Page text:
- Tapa blanda: 1320 páginas
- Editor: OUP Oxford; Edición: 5 (18 de agosto de 2011)
- Colección: Text, Cases And Materials
- Idioma: Inglés
- ISBN-10: 0199576998
- ISBN-13: 978-0199576999
- Valoración media de los clientes: 5.0 de un máximo de 5 estrellas Ver todas las opiniones (1 opinión de cliente)
- Clasificación en los más vendidos de Amazon: nº45.205 en Libros en idiomas extranjeros (Ver el Top 100 en Libros en idiomas extranjeros)
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EU Law: Text, Cases, and Materials (Inglés) Tapa blanda – 18 ago 2011
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Descripción del producto
The cases make it an interesting and enriching book for scholars because it offers depth and new insights, but the clear structure and the pedagogical genius of both authors make the book very suitable to students studying EU law for the first time...We strongly recommend this book to every EU law student. (Chris Thomale, Juristische Schulung)
By combining an impressive selection of cases, commentary and legislation, EU Law: Text, Cases, and Materials has obtained (and kept) an almost biblical status. This accolade is well-deserved; the material remains accessible whilst providing wonderful academic scholarship. (Russell J Kelsall, The Student Law Journal)
Reseña del editor
The fifth edition of Craig & de Búrca EU Law: Text, Cases, and Materials provides clear and insightful analysis of all aspects of European Law in the post Lisbon era. Building on its unrivalled reputation as the definitive EU Text, Cases, and materials book, this edition looks in detail at the way in which the Treaty of Lisbon has radically changed both the institutional and substantive law of the European Union.
Paul Craig and Gráinne de Búrca are noted scholars on European Law who have a wealth of experience of both teaching and writing in this subject area. Working closely as an author team for nearly twenty years, they succeed in bringing together a unique mix of illuminating commentary and well-chosen extracts from a wide range of primary and secondary materials.
Many of the chapters have been substantially or wholly rewritten, including those on key areas such as Institutions, Legal Instruments and the Hierarchy of Norms, Competences, and Legislation and Decision-Making. All of the chapters have been revised to take account of developments in case law and legislation, and to make students aware of cutting edge academic debates. There is in addition a new chapter on EU Criminal Law. The new edition therefore gives readers a clear understanding of the changes made by the Lisbon Treaty and the way in which the legal and political landscape has developed since it came into force. A revised table of contents facilitates navigation through the book.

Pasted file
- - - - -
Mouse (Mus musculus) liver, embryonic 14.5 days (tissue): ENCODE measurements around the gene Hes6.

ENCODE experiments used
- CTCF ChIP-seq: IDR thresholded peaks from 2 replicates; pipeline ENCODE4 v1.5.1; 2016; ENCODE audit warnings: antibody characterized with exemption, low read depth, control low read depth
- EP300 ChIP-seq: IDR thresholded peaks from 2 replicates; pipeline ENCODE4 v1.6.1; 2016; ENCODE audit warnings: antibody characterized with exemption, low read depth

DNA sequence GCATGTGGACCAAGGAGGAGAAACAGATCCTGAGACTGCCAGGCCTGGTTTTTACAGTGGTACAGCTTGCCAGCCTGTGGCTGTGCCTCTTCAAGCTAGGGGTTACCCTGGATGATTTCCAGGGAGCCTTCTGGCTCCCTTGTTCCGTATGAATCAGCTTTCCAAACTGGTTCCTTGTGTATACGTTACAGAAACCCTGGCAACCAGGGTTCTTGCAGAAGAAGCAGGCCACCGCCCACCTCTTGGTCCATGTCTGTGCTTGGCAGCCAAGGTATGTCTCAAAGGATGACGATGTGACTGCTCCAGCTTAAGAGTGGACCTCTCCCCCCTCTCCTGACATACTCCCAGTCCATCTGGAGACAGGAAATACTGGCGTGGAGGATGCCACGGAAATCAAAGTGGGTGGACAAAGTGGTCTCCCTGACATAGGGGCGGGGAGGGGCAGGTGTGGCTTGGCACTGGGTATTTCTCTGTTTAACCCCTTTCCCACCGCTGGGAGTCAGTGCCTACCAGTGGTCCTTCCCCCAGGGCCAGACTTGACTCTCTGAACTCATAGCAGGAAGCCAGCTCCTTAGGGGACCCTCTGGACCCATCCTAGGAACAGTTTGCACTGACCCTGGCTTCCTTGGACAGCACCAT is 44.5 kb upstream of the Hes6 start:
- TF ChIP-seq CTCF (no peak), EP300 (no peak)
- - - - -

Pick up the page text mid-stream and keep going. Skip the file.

The Online Resource Centre will contain information about the book and sample chapters.
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This book provides definitive coverage of European law and some community institutions. The index, table of cases and acronym definitions are thorough. The history of the European Union and European institutions is laid out and important paragraphs from numerous European Court decisions are quoted and their implications are analyzed.
It is also incredibly boring to read. No author can save the mind-numbing decisions of the European Court. The convoluted and nearly impenetrable language is almost beyond mortal understanding. However, the analysis is also very dry - and while the cause of objectivity is a noble one, an occasional subjective opinion can make a book far more readable. The authors also occasionally refer to cases before explaining them - giving the impression that the book was, at least partially, compiled from previously written articles. This is a bit irritating - particularly in a 3rd edition, you would think that sort of thing would have been filtered out in the previous two versions.
Despite its flaws, this book is useful as a reference and has value for anyone making a serious study of European Law. I would not recommend trying to read it cover-to-cover. How about taking a stand in the next edition? Spice things up a little. In Hartley's, European Union Law in a Global Context, the author makes his point of view known throughout the book, and while the reader may not always agree - it makes the material ever so much more interesting. It would be nice to see something similar from Craig and De Burca, particularly since this book appears to be considered definitive by at least 2 European academic institutions.